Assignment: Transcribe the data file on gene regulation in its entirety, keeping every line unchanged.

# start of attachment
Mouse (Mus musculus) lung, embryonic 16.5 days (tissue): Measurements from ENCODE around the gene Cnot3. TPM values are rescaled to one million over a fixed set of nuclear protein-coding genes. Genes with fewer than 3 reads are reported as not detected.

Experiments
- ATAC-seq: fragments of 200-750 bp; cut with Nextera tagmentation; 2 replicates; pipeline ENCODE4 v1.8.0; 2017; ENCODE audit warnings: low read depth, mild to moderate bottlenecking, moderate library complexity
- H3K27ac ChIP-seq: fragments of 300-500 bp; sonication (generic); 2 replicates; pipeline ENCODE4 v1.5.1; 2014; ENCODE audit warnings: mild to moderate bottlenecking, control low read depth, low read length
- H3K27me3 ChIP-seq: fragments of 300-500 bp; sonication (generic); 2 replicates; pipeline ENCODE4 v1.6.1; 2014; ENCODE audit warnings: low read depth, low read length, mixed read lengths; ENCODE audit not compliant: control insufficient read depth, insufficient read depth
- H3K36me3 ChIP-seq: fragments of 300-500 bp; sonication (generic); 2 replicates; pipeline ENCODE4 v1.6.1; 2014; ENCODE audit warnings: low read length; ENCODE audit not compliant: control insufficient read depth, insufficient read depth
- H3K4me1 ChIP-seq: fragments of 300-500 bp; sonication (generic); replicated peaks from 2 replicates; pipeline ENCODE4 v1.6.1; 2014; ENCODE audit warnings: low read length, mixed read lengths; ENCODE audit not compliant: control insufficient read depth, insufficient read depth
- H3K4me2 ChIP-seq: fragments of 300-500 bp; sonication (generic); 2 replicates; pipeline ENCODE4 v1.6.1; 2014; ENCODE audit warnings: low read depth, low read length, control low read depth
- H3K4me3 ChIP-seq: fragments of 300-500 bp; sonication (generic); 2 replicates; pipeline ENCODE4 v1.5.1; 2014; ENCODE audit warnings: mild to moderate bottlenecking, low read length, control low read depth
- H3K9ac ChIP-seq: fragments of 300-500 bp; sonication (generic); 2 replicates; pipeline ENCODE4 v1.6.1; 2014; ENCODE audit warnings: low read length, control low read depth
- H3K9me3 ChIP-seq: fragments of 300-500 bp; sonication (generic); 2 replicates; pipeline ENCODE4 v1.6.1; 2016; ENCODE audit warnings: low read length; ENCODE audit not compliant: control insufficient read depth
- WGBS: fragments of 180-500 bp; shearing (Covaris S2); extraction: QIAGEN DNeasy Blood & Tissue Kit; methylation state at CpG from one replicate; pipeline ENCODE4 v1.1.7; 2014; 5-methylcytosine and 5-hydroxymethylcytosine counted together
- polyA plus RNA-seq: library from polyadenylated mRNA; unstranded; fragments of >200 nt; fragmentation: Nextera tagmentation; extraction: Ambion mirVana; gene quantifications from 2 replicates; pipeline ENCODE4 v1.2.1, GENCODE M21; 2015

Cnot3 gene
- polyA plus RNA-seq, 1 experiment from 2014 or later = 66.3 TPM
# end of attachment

Mouse (Mus musculus) lung, embryonic 16.5 days (tissue): Measurements from ENCODE around the gene Cnot3. TPM values are rescaled to one million over a fixed set of nuclear protein-coding genes. Genes with fewer than 3 reads are reported as not detected.

Experiments
- ATAC-seq: fragments of 200-750 bp; cut with Nextera tagmentation; 2 replicates; pipeline ENCODE4 v1.8.0; 2017; ENCODE audit warnings: low read depth, mild to moderate bottlenecking, moderate library complexity
- H3K27ac ChIP-seq: fragments of 300-500 bp; sonication (generic); 2 replicates; pipeline ENCODE4 v1.5.1; 2014; ENCODE audit warnings: mild to moderate bottlenecking, control low read depth, low read length
- H3K27me3 ChIP-seq: fragments of 300-500 bp; sonication (generic); 2 replicates; pipeline ENCODE4 v1.6.1; 2014; ENCODE audit warnings: low read depth, low read length, mixed read lengths; ENCODE audit not compliant: control insufficient read depth, insufficient read depth
- H3K36me3 ChIP-seq: fragments of 300-500 bp; sonication (generic); 2 replicates; pipeline ENCODE4 v1.6.1; 2014; ENCODE audit warnings: low read length; ENCODE audit not compliant: control insufficient read depth, insufficient read depth
- H3K4me1 ChIP-seq: fragments of 300-500 bp; sonication (generic); replicated peaks from 2 replicates; pipeline ENCODE4 v1.6.1; 2014; ENCODE audit warnings: low read length, mixed read lengths; ENCODE audit not compliant: control insufficient read depth, insufficient read depth
- H3K4me2 ChIP-seq: fragments of 300-500 bp; sonication (generic); 2 replicates; pipeline ENCODE4 v1.6.1; 2014; ENCODE audit warnings: low read depth, low read length, control low read depth
- H3K4me3 ChIP-seq: fragments of 300-500 bp; sonication (generic); 2 replicates; pipeline ENCODE4 v1.5.1; 2014; ENCODE audit warnings: mild to moderate bottlenecking, low read length, control low read depth
- H3K9ac ChIP-seq: fragments of 300-500 bp; sonication (generic); 2 replicates; pipeline ENCODE4 v1.6.1; 2014; ENCODE audit warnings: low read length, control low read depth
- H3K9me3 ChIP-seq: fragments of 300-500 bp; sonication (generic); 2 replicates; pipeline ENCODE4 v1.6.1; 2016; ENCODE audit warnings: low read length; ENCODE audit not compliant: control insufficient read depth
- WGBS: fragments of 180-500 bp; shearing (Covaris S2); extraction: QIAGEN DNeasy Blood & Tissue Kit; methylation state at CpG from one replicate; pipeline ENCODE4 v1.1.7; 2014; 5-methylcytosine and 5-hydroxymethylcytosine counted together
- polyA plus RNA-seq: library from polyadenylated mRNA; unstranded; fragments of >200 nt; fragmentation: Nextera tagmentation; extraction: Ambion mirVana; gene quantifications from 2 replicates; pipeline ENCODE4 v1.2.1, GENCODE M21; 2015

Cnot3 gene
- polyA plus RNA-seq, 1 experiment from 2014 or later = 66.3 TPM